Review: Apple's 2017 10.5" iPad Pro stuns with 120Hz ProMotion display

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  • Reply 81 of 97
    melgrossmelgross Posts: 31,707member
    melgross said:

    Soli said:
    My biggest concern regarding price has nothing to do with Apple but concerns the strength of the U.S. dollar compared to international currencies. For instance, comparing the three Wi-Fi 10.5 inch and 12.9 inch storage tiers for the U.S. and Canada without accessories:

    10.5 inch U.S.: $649, $749, $949
    10.5 inch CAN: $869, $999, $1259

    12.9 inch U.S.: $799, $899, $1099
    12.9 inch CAN: $1049, $1179, $1439

    On average, that's a north of 30% increase.
    If you convert the currency the pricing is fair.

    10.5": $657.39, $755.73, $952.48, which is slightly more than the US price.
    12.9": $793.555, $891.89, $1,088.59, which is slightly less than the US price.
    The pricing relative to the exchange rate may be fair, but for Canadians it is still a price hike. As a result of the exchange rate Canadians are paying approx. 30% more than they otherwise would pay if the Canadian dollar (CAD) was at parity with the U.S. dollar (USD). The last time there was parity was over four years ago. Four years ago an iPad priced at $1,000.00 USD would have cost $1,000.00 CAD. Today that same iPad would cost $1,320.00 CAD given a USD/CAD exchange rate of 1.32. In the intervening four years real wages, that is wages adjusted for inflation, have remained flat. So, the increase in cost is real. Compress the time and look at it like this, if yesterday the Canadian dollar was at parity with the U.S dollar, both Americans and Canadians would pay the same in their respective currencies, $1,000.00 for that iPad. If today the USD surged in strength and appreciated so that USD/CAD exchange rate became 1.32, Canadians would pay $1,320.00 today for the same imported product they paid $1,000.00 for yesterday. That is a 32% price hike. This assumes that Apple adjusted the price to reflect the change in exchange rate (which of course they would not do over the short term). When a domestic currency depreciates against a trading partner's, imports become more expensive independent of income; the purchasing power of consumers declines.

    This isn't just a problem for Canadian consumers, it's also a problem for Apple. A strong U.S. dollar has negative impact on Apple's revenue from international business, which is over 60%. Consumers are less likely to buy when domestically prices are higher for imported goods. Added to that is that Apple prefers to adjust local pricing at the time of new product launches, which lag against movements in currencies. Apple eats the revenue loss and reduced margins until local pricing is realigned to reflect the change in exchange rate. Foreign exchange headwinds makes it challenging for Apple to increase its revenue from international sources despite the employment of financial instruments to hedge against such risk.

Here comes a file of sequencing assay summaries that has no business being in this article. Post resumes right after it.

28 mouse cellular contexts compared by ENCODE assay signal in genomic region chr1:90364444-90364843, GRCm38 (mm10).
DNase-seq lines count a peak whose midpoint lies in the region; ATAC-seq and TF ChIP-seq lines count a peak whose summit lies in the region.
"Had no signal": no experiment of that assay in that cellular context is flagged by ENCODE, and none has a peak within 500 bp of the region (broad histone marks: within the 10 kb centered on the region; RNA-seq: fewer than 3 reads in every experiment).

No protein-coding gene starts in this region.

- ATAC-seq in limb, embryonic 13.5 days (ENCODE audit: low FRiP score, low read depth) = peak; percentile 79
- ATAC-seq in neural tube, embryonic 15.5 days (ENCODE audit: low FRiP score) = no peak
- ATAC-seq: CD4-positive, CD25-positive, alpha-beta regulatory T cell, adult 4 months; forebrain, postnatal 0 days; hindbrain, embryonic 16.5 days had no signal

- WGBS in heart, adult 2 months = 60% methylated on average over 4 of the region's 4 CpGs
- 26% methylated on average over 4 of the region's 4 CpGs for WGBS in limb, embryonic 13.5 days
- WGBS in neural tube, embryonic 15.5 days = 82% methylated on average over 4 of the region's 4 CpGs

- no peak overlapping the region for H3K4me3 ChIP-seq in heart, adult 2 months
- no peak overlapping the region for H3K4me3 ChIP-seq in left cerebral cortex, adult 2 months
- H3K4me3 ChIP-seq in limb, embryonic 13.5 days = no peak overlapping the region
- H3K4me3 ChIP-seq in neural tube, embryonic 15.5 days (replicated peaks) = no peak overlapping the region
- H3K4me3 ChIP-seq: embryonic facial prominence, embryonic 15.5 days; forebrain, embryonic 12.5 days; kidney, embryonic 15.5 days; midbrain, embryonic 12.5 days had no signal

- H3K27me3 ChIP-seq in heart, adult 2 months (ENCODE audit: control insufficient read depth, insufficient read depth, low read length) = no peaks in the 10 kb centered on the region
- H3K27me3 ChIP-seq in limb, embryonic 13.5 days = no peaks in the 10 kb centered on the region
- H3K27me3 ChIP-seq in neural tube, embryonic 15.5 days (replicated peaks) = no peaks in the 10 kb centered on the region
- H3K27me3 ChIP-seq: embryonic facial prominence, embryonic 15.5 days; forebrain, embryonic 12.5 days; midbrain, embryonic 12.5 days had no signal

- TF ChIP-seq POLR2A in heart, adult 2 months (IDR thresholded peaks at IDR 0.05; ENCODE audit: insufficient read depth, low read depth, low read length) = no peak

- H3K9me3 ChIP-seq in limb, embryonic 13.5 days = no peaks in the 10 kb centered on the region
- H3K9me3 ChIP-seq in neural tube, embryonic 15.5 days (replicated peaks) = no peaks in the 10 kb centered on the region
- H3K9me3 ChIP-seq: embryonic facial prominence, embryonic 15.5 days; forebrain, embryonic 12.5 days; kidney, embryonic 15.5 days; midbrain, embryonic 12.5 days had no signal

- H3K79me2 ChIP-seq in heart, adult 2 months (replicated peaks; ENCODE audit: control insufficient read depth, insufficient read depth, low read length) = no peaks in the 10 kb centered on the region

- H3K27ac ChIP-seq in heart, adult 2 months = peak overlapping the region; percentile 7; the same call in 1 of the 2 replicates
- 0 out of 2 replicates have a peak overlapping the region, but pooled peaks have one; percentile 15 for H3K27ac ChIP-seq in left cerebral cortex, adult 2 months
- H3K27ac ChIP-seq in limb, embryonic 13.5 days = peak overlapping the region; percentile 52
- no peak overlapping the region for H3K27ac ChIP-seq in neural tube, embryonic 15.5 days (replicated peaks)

I'm not sure I understand what you think Apple should do about this. The value of a currency is do to the strength of the economy of that country when compared to others. As the Canadian economy is apparently weak, the currency is valued less. Also the Canadian government, in order to push exports up, may be working to lower the value of the currency.

    none of this is Apple fault, and the responsibility to maintain the same relative pricing is their fiduciary duty. If Apple did what you wanted, they would lose money on every sale. I would hope they don't do that, even if total sales there go down. Some companies hold prices until they either just break even, or if they're really concerned about marketshare, even lose money. That's just bad business, and a reason why many companies have problems.
    I think you either misread or are misinterpreting what I've written in response to the article. I never wrote that it was Apple's fault or their responsibility, nor did I write that Apple should do anything about it. If you read/reread my original post you'll see that I wrote the following:

    "My biggest concern regarding price has nothing to do with Apple..."
    "As a pro device I think the iPad Pro offers great value..."

    If you reread the article you'll note that it took multiple opportunities to complain about the price of the iPad Pro and also question its value:

    "We noted last year in our review of the 9.7-inch iPad Pro that its $599 price tag was high. This year, Apple has increased the cost by another $50."

    "Priced at $649, the new 10.5-inch iPad Pro comes in with a price tag $50 higher than its predecessor. Apple justifies the price hike..."

    "As a consolation for the $649 price tag..."

    "...considering the entry price has gone up again."

    "...the $329 iPad with 9.7-inch Retina display, quite frankly, offers a better value proposition than the 2017 iPad Pro."

    "...especially considering the hefty $649 starting price of the iPad Pro."

    "Our concerns about the price not only remain, but have been amplified."

    "The $599 entry price for the 2016 9.7-inch iPad Pro felt steep, especially when previous iPads had debuted at a $499 price. This year, Apple went in the opposite direction, increasing the base cost to $649."

    Part of my original post was a response to the article's price/value complaints and I state that "the iPad Pro offers great value", and by implication that I'm fine with the price Apple sells it at because it does offer great value and frankly any concerns I have about price have nothing to do with Apple, but with the exchange rate which doesn't add any value to a device, only increases its price. My follow up post was an explanation of the real price impact of the exchange rate which affects both Canadian consumers and Apple.
    Your entire post is right in your reply to me. For the life of me, I don't know how you could forget the entire post that you wrote, and incorrectly pretend that you said something entirely different.